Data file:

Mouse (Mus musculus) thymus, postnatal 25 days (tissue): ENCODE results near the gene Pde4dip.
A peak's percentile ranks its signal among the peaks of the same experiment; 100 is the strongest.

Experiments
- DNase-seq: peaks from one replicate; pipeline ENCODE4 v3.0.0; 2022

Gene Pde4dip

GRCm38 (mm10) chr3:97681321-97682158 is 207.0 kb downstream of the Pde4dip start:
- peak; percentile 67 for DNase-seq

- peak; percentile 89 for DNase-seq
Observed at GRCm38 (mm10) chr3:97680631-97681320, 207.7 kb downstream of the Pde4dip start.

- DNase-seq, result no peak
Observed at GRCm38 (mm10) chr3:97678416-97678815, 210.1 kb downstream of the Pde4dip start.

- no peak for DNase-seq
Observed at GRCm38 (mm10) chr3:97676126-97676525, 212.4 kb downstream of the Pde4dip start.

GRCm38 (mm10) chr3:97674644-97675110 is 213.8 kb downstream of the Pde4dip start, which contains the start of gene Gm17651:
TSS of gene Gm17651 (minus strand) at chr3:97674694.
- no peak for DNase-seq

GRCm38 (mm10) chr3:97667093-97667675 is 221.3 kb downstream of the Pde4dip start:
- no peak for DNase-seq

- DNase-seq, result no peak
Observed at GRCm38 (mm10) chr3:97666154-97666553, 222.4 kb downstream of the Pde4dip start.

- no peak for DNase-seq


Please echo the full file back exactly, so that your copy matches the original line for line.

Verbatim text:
Mouse (Mus musculus) thymus, postnatal 25 days (tissue): ENCODE results near the gene Pde4dip.
A peak's percentile ranks its signal among the peaks of the same experiment; 100 is the strongest.

Experiments
- DNase-seq: peaks from one replicate; pipeline ENCODE4 v3.0.0; 2022

Gene Pde4dip

GRCm38 (mm10) chr3:97681321-97682158 is 207.0 kb downstream of the Pde4dip start:
- peak; percentile 67 for DNase-seq

- peak; percentile 89 for DNase-seq
Observed at GRCm38 (mm10) chr3:97680631-97681320, 207.7 kb downstream of the Pde4dip start.

- DNase-seq, result no peak
Observed at GRCm38 (mm10) chr3:97678416-97678815, 210.1 kb downstream of the Pde4dip start.

- no peak for DNase-seq
Observed at GRCm38 (mm10) chr3:97676126-97676525, 212.4 kb downstream of the Pde4dip start.

GRCm38 (mm10) chr3:97674644-97675110 is 213.8 kb downstream of the Pde4dip start, which contains the start of gene Gm17651:
TSS of gene Gm17651 (minus strand) at chr3:97674694.
- no peak for DNase-seq

GRCm38 (mm10) chr3:97667093-97667675 is 221.3 kb downstream of the Pde4dip start:
- no peak for DNase-seq

- DNase-seq, result no peak
Observed at GRCm38 (mm10) chr3:97666154-97666553, 222.4 kb downstream of the Pde4dip start.

- no peak for DNase-seq